Humility and Reverence as Country Music Hall of Fame Class of 2017 was Announced
The CEO of the Country Music Hall of Fame Kyle Young was there; Sarah Trahern, the CEO of the Country Music Association, was there; distinguished Country Music Hall of Fame members were there and media professionals and country music fans alike from all around the world held their breaths in excitement as the introductions and announcements began.
This year’s Hall of Fame Inductee ceremony took place as it should in the CMHoF’s Rotunda in Nashville with Thomas Hart Benton’s mural The Sources of Country Music as an appropriate background. We did not have to hold our breaths for long this year as the host Vince Gill began introducing the first inductee in the Veteran’s Era Artist category. In fact, the first sentences revealed who it was for many a fanatic country music supporter as Gill mentioned the key words “whit”, “fiery guitar playing” and “acting” and we understood that the honor was going to the incomparable Jerry Reed (if you by some strange overlook haven’t encountered the charismatic Reed’s creative work yet, CMNI recommends listening to Elvis Presley’s version of “Guitar Man”, a song that Jerry Reed wrote and plays guitar on, and watching the movie “Smokey and the Bandit”). At the ceremony, Reed’s daughters Seidina and Lottie spoke on their late dad’s behalf with Seidina saying “This is the most wonderful day” and “If dad was here, he would have been most humbled”. Lottie followed by giving us a small glimpse of their family life and a huge insight of who Reed was as a passionate musician by sharing how she remembers going to bed each night hearing her dad playing guitar and waking up the next morning with him doing the same. In his career, Reed received several accolades including two CMA Instrumentalist of the Year Awards and two Grammys for instrumental performances with Chet Atkins on “Sneakin’ Around” and “Me and Jerry” and one Grammy for Best Country Vocal Performance, Male, for “When You’re Hot, You’re Hot”.
When Gill returned, the reverence was still felt as he started describing the career of the next honoree, briefly interrupting himself with humorous remarks about what he was reading and both declining and taking credit for well formulated wording. Gill ended his intro with the famous words of Kenny Rogers: “Don Schlitz doesn’t just write songs, he writes careers”. Don Schlitz is the Class of 2017’s Inductee in the Songwriter category and also a Nashville Songwriters Hall of Fame and Songwriters Hall of Fame Inductee. He has won two Grammys, three CMA awards for Song of the Year, four ASCAP Song of the Year Awards, and twenty-four country hits reaching the number one spot. So, what would a mega-creative storyteller who has penned “The Gambler” do when coming to conducting a speech? No less than making it a story. Schlitz gave us a time travel from the day a month ago when CMA’s CEO called and asked him if he and his wife had anything scheduled on April 5th - immediately stirring up wishes to share the news with everyone who played a part in his writing career and by mentioning them also giving them credit, wanting to scream “Look what we’ve done!” – to this day when he thanked his parents saying “Look what you’ve done!”. The speech was a masterful and humble performance by a master writer.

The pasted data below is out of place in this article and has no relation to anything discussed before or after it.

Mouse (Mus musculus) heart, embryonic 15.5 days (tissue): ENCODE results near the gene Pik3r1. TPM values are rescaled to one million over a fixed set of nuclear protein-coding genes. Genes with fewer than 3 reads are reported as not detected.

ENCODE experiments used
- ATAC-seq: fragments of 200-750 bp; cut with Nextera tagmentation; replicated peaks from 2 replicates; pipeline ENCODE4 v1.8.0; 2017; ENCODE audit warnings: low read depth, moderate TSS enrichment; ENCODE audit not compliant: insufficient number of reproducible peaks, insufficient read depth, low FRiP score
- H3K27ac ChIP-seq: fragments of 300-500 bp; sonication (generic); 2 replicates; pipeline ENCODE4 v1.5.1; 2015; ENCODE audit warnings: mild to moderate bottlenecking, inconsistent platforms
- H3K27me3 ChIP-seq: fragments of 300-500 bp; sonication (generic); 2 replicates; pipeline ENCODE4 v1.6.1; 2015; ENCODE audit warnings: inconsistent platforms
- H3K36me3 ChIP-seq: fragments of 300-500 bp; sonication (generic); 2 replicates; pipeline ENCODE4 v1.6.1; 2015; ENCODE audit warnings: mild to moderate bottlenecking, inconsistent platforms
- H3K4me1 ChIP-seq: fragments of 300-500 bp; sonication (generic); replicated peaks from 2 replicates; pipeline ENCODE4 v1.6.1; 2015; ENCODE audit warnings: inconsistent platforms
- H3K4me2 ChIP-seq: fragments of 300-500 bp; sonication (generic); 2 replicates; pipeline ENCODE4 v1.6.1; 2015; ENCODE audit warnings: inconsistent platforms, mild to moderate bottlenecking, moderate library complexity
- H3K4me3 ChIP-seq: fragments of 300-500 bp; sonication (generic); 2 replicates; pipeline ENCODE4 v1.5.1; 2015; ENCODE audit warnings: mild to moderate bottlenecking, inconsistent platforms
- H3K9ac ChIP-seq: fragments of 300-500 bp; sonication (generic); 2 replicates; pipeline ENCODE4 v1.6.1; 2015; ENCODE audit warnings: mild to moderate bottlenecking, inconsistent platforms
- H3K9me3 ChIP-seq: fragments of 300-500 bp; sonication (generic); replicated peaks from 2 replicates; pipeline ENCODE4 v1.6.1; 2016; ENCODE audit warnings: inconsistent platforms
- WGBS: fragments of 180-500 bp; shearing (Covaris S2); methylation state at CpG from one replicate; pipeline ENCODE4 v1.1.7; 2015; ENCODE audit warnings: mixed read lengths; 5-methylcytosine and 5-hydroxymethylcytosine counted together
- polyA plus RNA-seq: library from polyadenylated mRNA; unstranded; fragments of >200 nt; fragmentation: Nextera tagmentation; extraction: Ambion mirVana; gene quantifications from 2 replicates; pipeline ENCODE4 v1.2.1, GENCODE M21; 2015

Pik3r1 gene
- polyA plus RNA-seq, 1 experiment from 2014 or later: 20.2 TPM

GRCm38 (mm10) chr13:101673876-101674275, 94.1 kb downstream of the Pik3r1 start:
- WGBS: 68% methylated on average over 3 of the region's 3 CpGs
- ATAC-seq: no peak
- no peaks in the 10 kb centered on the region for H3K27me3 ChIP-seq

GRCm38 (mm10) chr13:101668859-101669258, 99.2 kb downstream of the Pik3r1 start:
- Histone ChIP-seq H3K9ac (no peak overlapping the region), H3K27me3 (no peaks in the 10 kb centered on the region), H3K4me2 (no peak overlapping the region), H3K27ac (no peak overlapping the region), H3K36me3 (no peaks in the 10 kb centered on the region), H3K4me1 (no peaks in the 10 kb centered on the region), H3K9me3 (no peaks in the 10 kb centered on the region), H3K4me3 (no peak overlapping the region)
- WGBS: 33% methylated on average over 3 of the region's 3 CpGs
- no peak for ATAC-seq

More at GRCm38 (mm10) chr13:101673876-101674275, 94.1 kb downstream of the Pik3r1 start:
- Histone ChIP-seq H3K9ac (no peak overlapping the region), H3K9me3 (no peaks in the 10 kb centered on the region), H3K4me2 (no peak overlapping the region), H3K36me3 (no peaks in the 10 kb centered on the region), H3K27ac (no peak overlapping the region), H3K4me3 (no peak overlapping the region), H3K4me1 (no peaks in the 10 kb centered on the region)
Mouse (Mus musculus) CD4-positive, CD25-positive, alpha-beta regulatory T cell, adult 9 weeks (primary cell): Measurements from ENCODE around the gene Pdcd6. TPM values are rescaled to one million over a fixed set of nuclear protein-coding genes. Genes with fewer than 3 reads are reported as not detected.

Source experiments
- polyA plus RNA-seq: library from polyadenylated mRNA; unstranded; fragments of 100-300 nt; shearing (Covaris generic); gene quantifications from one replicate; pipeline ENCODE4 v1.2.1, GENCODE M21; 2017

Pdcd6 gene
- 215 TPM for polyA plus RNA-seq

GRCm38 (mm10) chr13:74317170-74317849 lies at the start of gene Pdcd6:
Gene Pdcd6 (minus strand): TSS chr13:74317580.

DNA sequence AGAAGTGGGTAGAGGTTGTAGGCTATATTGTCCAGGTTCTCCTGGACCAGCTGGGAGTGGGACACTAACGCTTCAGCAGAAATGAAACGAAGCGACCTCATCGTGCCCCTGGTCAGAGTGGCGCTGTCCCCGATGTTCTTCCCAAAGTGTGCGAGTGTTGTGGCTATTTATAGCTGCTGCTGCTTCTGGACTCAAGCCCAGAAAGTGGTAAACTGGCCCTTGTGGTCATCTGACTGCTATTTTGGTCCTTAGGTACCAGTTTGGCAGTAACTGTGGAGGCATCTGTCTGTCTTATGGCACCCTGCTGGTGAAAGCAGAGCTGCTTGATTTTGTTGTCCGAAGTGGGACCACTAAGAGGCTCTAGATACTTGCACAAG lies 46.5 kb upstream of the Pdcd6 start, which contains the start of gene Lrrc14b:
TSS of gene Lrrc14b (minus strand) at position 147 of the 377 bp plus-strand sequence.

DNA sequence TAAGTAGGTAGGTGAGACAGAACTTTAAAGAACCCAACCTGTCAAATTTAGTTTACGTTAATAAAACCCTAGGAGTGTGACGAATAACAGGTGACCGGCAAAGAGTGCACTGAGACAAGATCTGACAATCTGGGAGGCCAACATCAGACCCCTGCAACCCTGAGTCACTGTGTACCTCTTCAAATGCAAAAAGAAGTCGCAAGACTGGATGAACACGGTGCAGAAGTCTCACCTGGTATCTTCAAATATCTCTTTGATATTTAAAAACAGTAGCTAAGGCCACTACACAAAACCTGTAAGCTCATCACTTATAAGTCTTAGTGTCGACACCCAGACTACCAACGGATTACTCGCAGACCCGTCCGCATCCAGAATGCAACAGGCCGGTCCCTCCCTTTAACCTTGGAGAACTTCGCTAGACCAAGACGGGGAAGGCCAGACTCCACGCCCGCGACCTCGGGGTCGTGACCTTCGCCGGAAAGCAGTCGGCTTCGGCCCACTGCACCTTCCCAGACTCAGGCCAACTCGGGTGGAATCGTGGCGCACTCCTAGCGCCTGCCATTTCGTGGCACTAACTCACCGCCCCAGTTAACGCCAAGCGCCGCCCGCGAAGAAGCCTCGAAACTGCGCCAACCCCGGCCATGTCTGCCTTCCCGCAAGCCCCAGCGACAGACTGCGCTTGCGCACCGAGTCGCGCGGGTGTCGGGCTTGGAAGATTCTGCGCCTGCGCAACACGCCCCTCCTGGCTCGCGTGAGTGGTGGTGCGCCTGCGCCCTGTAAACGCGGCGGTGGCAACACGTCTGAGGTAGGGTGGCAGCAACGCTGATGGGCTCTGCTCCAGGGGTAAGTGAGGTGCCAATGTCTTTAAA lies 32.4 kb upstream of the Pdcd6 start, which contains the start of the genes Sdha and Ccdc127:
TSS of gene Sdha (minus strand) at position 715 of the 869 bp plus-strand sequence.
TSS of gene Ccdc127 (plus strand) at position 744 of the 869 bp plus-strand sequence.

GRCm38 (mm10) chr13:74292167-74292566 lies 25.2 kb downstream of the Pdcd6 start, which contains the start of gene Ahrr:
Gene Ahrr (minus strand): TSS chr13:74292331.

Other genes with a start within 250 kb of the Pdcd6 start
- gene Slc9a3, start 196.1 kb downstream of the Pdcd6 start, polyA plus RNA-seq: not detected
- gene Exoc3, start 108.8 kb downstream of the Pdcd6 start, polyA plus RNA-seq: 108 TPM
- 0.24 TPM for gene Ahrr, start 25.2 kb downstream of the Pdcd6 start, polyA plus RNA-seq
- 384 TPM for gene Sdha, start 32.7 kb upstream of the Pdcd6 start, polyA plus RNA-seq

Each of the upcoming Hall of Fame members was greeted by a standing ovation when making their entrance and the living legend who was selected in the Modern Era Artist category received the same, but speaking of humble: as Alan Jackson had made himself comfortable in front of the assembled, he cut the ovation short by commanding “That’s enough”, and the audience complied. Jackson spoke about how important his dad was in the choice of profession by telling a story of how after watching Buck Owens on Hee Haw, his dad said to him: “You ought to do that.” And he sure did. He is to country music what Beatles is to pop and one of the most awarded artists in his genre. His first four albums sold more than twenty million albums over the course of five years and need we say more than “Here In the Real World”, “Don’t Rock The Jukebox” and “Chattahoochee”? ASCAP gave him their very first Heritage Award in 2014 as they recognized him as the most played songwriter artist over the last one hundred years and nine of his albums have reached multiplatinum status.
As he concluded with mentioning the importance of a water ski and a pair of jeans with holes in them (they were in his video for “Chattahoochee”), Jackson started getting touched by being part of the historic event in the Hall of Fame’s Rotunda and cut his speech a bit short too, again showing honest humility.
The country music family circle and this world would not have been the same without this year’s inductees and their contributions to the music that so undauntedly depicts feelings of everyday people like you and me, or as fellow inducted Gill concluded: “It takes a village to accomplish something like this”.
For Country Music News International Magazine